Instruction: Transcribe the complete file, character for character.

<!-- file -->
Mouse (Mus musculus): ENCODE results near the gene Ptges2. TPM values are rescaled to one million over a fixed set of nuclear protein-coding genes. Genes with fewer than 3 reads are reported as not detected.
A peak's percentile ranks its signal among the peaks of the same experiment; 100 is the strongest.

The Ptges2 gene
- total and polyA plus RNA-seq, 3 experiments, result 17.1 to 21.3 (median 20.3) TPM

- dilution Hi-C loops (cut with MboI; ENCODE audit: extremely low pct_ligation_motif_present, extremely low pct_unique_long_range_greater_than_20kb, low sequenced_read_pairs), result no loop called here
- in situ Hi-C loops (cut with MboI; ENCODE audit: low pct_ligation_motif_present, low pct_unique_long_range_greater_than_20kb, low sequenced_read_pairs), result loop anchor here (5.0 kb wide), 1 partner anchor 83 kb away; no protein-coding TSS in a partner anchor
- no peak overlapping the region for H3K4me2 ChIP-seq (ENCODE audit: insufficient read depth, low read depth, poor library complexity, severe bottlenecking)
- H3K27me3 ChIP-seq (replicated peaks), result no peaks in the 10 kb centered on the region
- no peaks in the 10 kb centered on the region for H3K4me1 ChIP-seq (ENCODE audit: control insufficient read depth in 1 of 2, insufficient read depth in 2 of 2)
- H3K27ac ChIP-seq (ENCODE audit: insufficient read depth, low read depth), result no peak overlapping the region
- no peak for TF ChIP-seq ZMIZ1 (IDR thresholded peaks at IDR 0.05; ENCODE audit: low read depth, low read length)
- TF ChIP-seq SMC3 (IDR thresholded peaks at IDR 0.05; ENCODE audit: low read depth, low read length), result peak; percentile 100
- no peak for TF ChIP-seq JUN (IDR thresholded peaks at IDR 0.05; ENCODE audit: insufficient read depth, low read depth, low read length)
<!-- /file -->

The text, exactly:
Mouse (Mus musculus): ENCODE results near the gene Ptges2. TPM values are rescaled to one million over a fixed set of nuclear protein-coding genes. Genes with fewer than 3 reads are reported as not detected.
A peak's percentile ranks its signal among the peaks of the same experiment; 100 is the strongest.

The Ptges2 gene
- total and polyA plus RNA-seq, 3 experiments, result 17.1 to 21.3 (median 20.3) TPM

- dilution Hi-C loops (cut with MboI; ENCODE audit: extremely low pct_ligation_motif_present, extremely low pct_unique_long_range_greater_than_20kb, low sequenced_read_pairs), result no loop called here
- in situ Hi-C loops (cut with MboI; ENCODE audit: low pct_ligation_motif_present, low pct_unique_long_range_greater_than_20kb, low sequenced_read_pairs), result loop anchor here (5.0 kb wide), 1 partner anchor 83 kb away; no protein-coding TSS in a partner anchor
- no peak overlapping the region for H3K4me2 ChIP-seq (ENCODE audit: insufficient read depth, low read depth, poor library complexity, severe bottlenecking)
- H3K27me3 ChIP-seq (replicated peaks), result no peaks in the 10 kb centered on the region
- no peaks in the 10 kb centered on the region for H3K4me1 ChIP-seq (ENCODE audit: control insufficient read depth in 1 of 2, insufficient read depth in 2 of 2)
- H3K27ac ChIP-seq (ENCODE audit: insufficient read depth, low read depth), result no peak overlapping the region
- no peak for TF ChIP-seq ZMIZ1 (IDR thresholded peaks at IDR 0.05; ENCODE audit: low read depth, low read length)
- TF ChIP-seq SMC3 (IDR thresholded peaks at IDR 0.05; ENCODE audit: low read depth, low read length), result peak; percentile 100
- no peak for TF ChIP-seq JUN (IDR thresholded peaks at IDR 0.05; ENCODE audit: insufficient read depth, low read depth, low read length)